Swoop Dives In With Local Offers

Swoop

Cambridge, MA-based start-up Swoop is launching a new service that lets Web publishers and advertisers show relevant local offers to consumers at the right time.

Formerly Shopximity, Swoop is kicking off the service with a focus on local food offers. For example, if someone is browsing a recipe that calls for butter, Swoop would show an alert about a sale on butter at local stores or a manufacturer coupon for a discount. A user could then click on a link to open a window that shows all the local deals or other related information.

People can even use the system to create shopping lists and specify stores they’re interested in by Zip code. At present, all the information on deals comes from weekly circulars published by local supermarkets or other food stores. 

Integrating Swoop only requires publishers inserting a piece of Javascript code at the bottom of their sites. The idea is that they get free content, which keeps users on the site longer and generates a new, search-like revenue stream. Marketers get access to potential customers at the exact moment someone has shown an interest in their product or service.

How does Swoop know what offers to present, and when? Essentially, its software uses natural language processing and semantic technology to understand what the user is reading at a micro level and then combines that with search terms or the general context of an article, plus any information a user has provided, like a Zip code.

“Fundamentally it is a technology that brings the power of online search and discovery to Web content,” said Swoop founder and CEO Ron Elwell. The company plans to expand the service beyond food to other industry verticals over time.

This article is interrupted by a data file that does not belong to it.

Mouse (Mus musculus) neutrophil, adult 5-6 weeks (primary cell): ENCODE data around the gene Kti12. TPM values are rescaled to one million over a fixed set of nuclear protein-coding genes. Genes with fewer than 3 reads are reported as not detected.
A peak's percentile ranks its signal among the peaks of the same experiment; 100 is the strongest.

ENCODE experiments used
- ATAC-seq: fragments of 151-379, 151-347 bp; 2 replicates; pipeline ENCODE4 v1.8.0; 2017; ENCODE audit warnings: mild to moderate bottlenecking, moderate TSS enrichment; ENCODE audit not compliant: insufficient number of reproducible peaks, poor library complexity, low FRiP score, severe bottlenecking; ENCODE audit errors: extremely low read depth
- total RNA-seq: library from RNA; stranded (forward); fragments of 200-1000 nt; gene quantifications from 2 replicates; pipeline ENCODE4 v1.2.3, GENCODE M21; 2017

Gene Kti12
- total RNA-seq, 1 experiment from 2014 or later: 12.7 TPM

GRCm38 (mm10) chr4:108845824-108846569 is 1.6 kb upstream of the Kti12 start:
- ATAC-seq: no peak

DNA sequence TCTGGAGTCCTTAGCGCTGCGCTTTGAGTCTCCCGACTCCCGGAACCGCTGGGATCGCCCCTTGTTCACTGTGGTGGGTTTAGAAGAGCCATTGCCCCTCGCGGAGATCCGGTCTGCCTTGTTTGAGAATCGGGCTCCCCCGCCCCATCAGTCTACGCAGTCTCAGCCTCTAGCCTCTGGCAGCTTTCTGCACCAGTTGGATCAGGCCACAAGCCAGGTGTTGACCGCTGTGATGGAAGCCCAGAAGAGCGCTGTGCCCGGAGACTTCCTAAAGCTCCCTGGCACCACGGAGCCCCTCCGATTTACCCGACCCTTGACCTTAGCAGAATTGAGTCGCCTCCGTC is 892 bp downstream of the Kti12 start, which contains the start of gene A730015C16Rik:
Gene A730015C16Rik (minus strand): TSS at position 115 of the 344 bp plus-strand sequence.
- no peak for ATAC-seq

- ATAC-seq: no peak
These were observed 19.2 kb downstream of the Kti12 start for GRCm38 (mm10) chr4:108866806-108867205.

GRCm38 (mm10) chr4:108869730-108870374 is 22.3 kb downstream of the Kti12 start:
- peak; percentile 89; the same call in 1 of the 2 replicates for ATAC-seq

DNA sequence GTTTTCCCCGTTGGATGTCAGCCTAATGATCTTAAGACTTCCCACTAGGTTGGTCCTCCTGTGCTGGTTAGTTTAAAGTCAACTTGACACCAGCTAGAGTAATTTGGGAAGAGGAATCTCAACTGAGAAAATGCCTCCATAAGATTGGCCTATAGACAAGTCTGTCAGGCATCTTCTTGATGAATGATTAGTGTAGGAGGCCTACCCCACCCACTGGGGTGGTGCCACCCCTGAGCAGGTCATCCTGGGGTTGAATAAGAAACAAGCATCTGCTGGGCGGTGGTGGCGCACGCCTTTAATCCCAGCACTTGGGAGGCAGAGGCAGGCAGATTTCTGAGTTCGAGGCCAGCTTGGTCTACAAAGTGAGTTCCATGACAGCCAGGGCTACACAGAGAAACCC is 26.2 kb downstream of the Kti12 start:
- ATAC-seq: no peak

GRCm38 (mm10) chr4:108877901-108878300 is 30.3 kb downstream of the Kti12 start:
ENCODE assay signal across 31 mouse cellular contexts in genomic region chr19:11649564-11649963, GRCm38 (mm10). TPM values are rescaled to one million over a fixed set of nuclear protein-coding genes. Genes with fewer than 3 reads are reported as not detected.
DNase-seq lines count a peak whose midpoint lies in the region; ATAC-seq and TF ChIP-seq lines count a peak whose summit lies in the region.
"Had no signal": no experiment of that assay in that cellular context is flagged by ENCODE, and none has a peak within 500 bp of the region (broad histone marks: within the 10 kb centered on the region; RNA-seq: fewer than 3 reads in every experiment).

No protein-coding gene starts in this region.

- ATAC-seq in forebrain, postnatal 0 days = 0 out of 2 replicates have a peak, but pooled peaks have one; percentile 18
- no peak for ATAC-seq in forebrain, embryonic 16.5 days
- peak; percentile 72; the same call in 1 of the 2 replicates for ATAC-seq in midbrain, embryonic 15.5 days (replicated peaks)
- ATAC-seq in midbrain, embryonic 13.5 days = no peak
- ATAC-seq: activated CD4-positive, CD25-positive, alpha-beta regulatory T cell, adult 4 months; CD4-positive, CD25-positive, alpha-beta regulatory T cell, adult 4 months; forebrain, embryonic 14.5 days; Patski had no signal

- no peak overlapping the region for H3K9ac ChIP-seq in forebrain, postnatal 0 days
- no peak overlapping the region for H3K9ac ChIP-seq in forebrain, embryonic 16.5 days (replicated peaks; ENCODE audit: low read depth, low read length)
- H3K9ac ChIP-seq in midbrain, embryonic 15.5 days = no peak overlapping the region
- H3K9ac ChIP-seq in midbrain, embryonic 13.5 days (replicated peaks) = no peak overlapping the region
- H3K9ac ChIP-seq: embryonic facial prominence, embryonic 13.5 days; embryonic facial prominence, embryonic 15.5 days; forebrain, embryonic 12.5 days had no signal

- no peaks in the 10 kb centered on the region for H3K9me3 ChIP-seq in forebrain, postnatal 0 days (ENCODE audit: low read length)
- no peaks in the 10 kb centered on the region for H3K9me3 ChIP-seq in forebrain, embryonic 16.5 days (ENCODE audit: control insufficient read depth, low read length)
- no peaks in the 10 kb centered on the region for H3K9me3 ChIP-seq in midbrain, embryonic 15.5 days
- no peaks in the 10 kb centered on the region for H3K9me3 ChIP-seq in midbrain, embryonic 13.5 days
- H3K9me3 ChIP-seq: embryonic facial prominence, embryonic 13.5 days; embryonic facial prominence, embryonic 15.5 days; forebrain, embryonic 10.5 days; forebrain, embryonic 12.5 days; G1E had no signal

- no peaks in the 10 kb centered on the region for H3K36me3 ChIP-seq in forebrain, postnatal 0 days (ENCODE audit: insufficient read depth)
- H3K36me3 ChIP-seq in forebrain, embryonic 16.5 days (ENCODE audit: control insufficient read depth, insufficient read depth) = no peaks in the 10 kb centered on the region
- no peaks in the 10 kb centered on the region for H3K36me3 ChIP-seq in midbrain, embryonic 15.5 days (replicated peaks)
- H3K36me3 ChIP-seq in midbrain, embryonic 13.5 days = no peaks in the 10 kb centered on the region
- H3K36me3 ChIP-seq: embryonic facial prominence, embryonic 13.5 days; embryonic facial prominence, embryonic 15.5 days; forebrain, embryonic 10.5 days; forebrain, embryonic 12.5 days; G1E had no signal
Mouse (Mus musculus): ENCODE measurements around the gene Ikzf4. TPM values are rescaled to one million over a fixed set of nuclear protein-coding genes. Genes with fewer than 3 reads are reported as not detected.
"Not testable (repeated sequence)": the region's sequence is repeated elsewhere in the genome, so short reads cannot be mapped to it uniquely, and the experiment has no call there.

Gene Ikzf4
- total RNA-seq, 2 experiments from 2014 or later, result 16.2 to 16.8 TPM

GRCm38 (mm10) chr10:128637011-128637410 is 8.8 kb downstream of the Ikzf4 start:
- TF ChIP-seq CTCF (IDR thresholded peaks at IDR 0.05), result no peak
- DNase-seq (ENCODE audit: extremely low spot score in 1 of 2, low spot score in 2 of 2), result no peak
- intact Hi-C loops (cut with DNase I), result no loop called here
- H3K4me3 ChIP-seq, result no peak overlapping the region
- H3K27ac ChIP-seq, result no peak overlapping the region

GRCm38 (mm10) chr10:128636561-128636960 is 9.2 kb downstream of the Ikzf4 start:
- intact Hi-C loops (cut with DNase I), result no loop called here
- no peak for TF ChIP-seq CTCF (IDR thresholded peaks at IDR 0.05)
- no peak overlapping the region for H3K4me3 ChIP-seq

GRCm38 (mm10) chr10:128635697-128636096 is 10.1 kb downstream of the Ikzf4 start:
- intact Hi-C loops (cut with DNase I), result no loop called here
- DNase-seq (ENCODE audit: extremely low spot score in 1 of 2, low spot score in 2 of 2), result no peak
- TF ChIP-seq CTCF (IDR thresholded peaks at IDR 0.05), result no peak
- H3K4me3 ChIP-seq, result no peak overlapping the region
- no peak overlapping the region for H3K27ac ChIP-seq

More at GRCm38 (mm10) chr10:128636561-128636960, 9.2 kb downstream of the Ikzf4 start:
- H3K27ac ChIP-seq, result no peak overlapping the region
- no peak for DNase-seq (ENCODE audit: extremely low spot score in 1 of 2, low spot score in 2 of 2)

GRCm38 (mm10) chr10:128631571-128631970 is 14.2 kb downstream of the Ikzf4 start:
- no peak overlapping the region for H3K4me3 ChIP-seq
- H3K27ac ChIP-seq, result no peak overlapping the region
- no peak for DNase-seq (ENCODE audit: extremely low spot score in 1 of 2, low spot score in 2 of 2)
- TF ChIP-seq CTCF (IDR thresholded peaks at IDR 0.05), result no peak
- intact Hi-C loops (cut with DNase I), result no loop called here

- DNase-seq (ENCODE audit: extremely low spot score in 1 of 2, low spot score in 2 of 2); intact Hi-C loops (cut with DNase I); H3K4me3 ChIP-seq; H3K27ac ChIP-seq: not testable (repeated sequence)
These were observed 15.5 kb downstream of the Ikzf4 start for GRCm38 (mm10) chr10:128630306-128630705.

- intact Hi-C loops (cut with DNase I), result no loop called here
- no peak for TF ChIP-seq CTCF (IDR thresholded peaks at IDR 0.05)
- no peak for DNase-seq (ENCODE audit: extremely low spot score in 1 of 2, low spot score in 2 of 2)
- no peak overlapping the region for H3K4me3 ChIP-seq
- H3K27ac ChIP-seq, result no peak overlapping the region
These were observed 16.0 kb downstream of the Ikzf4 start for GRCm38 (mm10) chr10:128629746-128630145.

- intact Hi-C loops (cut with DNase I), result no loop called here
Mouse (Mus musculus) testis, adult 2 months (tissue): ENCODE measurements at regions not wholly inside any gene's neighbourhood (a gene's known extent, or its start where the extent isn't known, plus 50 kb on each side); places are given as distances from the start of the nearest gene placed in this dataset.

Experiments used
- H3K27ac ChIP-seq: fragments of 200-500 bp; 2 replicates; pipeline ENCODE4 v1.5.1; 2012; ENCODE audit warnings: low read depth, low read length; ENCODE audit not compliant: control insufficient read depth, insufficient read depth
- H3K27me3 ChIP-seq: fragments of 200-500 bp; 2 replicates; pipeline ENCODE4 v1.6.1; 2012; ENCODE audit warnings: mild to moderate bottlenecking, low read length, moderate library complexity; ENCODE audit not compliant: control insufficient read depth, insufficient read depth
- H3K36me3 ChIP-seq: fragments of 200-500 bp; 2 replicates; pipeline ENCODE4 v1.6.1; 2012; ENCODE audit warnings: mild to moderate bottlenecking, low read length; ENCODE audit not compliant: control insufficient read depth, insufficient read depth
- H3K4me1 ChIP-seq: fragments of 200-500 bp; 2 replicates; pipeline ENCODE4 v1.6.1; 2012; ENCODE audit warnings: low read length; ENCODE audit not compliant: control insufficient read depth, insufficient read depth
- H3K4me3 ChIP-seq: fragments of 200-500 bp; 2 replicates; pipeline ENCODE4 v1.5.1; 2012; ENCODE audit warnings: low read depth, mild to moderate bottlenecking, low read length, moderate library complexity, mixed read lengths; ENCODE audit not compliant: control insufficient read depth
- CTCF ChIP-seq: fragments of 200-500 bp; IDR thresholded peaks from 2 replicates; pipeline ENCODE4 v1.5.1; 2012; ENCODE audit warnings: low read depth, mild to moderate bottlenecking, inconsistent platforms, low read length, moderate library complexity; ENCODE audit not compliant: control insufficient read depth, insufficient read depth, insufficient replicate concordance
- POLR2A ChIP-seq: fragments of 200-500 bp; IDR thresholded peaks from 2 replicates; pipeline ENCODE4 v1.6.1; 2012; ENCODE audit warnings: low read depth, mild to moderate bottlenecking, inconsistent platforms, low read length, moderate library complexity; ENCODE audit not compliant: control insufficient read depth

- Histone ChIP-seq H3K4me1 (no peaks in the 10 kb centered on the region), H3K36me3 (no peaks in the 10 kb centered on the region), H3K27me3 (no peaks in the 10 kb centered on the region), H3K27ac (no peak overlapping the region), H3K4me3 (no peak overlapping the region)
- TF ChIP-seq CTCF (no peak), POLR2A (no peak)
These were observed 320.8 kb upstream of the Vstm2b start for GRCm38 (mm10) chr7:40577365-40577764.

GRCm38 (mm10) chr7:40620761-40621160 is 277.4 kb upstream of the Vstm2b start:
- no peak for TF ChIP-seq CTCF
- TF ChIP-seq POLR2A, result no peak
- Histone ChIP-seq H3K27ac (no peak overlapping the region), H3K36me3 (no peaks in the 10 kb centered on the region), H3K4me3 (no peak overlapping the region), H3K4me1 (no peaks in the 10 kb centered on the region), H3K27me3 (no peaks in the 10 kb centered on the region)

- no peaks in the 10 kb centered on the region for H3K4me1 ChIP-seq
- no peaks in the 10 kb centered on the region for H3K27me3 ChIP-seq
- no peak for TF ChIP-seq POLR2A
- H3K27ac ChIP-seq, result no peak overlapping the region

Kristine Welker, chief revenue officer at Hearst, stated an interest in "how Swoop can integrate with our existing content."

For now, the company isn’t charging publishers or advertisers to use the Swoop technology. But Elwell says Swoop plans to charge advertisers on a per-engagement basis. For a brand like Smart Balance, it might show the recipe browser a message asking if they’re interested in a “heart-healthy alternative” to butter as an ingredient. If the user clicks on the link, it will open a larger landing page with information on the brand’s spread and why it’s better for you.

"In the end it is very much like search -- the user chooses to engage with the sponsored content, and that’s when we get paid," said Elwell. Until the revenue begins flowing, Swoop has $4.8 million in venture funding that it raised last year from investors, including US Venture Partners and General Catalyst, to help finance operations.

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